When a DSP receives previously processed (i.e., modulated and optionally data compressed) receive data, the DSP processes such data and stores or queues the receive data in the receive buffer of the DSP memory. When a quantity of receive data exceeds a definable threshold level, the emulated UART notifies the host system either through the use of interrupts or by posting a status in a control register that may be polled by the host system. When requested by the host system, the emulated UART directly transfers the receive data from the DSP memory to the host system.
These and other objects and features of the present invention will be more fully apparent from the following description and appended claims, or may be learned by the practice of the invention as set forth herein.
In order that the manner in which the above-recited and other advantages and objects of the invention are obtained, a more particular description of the invention briefly described above will be rendered by reference to specific embodiments thereof which are illustrated in the appended drawings. Understanding that these drawings depict only typical embodiments of the invention and are not therefore to be considered to be limiting of its scope, the invention will be described and explained with additional specificity and detail through the use of the accompanying drawings in which:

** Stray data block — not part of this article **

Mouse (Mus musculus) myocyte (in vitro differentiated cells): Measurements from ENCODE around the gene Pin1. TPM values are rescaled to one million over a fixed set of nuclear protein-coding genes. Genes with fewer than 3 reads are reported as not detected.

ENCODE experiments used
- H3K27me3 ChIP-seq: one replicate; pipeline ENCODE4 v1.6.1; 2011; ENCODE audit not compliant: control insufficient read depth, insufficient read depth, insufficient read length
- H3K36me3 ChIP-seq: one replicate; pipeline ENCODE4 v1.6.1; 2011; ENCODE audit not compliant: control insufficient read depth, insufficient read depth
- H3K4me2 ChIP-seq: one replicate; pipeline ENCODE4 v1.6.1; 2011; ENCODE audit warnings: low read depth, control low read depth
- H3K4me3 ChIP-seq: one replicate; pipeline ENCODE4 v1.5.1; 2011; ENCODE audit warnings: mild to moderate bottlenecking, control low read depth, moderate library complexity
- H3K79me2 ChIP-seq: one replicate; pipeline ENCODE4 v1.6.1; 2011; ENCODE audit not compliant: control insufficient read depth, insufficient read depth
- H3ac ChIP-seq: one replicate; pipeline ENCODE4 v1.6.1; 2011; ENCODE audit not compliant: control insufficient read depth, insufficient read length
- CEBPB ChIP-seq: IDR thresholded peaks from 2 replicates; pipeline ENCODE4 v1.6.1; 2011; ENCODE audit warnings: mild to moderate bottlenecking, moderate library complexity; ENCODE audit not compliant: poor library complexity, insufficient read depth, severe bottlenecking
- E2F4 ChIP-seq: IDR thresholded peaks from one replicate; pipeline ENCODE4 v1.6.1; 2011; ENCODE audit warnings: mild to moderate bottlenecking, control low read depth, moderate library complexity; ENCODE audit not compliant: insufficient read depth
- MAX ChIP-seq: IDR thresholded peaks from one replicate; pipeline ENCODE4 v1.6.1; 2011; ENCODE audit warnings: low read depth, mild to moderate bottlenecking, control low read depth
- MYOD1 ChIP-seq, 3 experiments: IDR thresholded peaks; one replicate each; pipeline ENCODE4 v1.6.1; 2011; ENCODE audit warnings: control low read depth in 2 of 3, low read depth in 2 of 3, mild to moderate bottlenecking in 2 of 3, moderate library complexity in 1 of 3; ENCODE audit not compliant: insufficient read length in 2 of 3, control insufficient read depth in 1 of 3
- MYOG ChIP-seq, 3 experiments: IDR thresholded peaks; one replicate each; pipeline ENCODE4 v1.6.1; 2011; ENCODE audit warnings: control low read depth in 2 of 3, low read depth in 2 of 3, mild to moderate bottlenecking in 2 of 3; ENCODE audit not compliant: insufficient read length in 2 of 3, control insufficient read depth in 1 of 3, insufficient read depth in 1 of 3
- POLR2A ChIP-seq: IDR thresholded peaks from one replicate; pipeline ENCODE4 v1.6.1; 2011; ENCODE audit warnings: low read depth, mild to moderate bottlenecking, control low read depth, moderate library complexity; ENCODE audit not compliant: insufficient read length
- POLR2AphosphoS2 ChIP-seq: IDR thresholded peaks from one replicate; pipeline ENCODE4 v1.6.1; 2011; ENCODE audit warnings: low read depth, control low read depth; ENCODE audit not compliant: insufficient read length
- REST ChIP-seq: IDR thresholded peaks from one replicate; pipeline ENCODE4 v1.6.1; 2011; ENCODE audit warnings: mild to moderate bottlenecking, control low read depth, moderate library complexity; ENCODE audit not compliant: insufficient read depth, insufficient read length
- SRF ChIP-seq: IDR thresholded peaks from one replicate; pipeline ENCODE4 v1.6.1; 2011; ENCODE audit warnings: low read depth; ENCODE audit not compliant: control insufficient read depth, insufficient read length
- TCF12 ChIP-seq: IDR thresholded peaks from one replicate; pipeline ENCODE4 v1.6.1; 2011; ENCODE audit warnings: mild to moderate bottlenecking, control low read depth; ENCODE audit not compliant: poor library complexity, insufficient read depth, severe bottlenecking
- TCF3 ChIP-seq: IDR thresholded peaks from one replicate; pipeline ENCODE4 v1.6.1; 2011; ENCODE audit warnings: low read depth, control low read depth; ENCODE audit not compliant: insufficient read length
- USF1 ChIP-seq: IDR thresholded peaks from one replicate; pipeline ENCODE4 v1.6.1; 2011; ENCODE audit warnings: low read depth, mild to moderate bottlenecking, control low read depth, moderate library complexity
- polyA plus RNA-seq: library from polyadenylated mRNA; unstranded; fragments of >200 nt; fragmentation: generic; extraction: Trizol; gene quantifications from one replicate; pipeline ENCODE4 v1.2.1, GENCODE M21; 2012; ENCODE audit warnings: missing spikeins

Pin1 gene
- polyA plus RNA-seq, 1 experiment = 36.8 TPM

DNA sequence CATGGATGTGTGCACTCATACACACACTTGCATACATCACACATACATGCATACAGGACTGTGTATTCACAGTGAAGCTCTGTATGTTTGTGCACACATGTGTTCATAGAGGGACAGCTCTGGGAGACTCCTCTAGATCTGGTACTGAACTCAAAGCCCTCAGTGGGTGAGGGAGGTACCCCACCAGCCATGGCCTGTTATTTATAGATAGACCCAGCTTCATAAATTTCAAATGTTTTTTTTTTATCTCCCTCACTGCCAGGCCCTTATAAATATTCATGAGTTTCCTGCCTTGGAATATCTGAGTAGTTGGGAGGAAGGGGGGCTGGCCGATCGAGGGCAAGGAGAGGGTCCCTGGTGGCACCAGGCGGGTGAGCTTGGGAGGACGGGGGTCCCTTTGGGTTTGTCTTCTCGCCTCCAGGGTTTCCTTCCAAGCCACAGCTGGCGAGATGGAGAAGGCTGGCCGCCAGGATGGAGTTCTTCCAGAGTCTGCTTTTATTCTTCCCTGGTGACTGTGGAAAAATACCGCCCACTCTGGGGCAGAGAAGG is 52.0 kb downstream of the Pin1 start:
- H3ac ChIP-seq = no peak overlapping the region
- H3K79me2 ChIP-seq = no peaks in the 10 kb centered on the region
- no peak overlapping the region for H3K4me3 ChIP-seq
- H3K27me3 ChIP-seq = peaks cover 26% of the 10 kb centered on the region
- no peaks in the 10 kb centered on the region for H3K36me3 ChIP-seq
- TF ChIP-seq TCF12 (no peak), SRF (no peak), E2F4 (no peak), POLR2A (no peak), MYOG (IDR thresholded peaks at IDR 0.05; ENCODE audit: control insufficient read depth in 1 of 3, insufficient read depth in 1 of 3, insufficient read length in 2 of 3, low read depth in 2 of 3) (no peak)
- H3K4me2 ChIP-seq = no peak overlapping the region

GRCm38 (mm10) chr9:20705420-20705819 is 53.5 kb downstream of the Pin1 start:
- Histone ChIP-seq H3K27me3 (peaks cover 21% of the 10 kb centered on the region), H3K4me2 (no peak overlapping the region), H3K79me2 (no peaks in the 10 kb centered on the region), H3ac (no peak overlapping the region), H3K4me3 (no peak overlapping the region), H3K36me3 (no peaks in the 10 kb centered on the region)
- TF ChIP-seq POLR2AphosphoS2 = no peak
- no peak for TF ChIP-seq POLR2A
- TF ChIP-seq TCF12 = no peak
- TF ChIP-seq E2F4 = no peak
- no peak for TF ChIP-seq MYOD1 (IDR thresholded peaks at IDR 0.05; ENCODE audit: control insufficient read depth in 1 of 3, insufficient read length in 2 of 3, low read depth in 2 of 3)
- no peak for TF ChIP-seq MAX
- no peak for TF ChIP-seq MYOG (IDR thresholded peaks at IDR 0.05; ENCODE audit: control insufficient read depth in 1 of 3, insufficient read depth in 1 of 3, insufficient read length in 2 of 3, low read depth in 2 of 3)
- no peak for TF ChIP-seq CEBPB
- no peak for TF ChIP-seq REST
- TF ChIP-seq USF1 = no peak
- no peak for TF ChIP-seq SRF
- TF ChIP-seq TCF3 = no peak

FIG. 1 is a block diagram of a prior art communication configuration for transferring data between a host system and a communication network;
FIG. 2 is a block diagram of a configuration for transferring data between a host system and a communication network, in accordance with a preferred embodiment of the present invention;
FIG. 3 is a block diagram of an emulated UART for providing direct transfer of data between a host system and transceiver buffers within a DSP memory, in accordance with a preferred embodiment of the present invention;
FIG. 4 is a structural diagram of a partitioned DSP memory for accommodating transmit and receive buffers, in accordance with a preferred embodiment of the present invention; and
FIG. 5 is a functional block diagram of a DSP comprising augmented functionality, in accordance with a preferred embodiment of the present invention.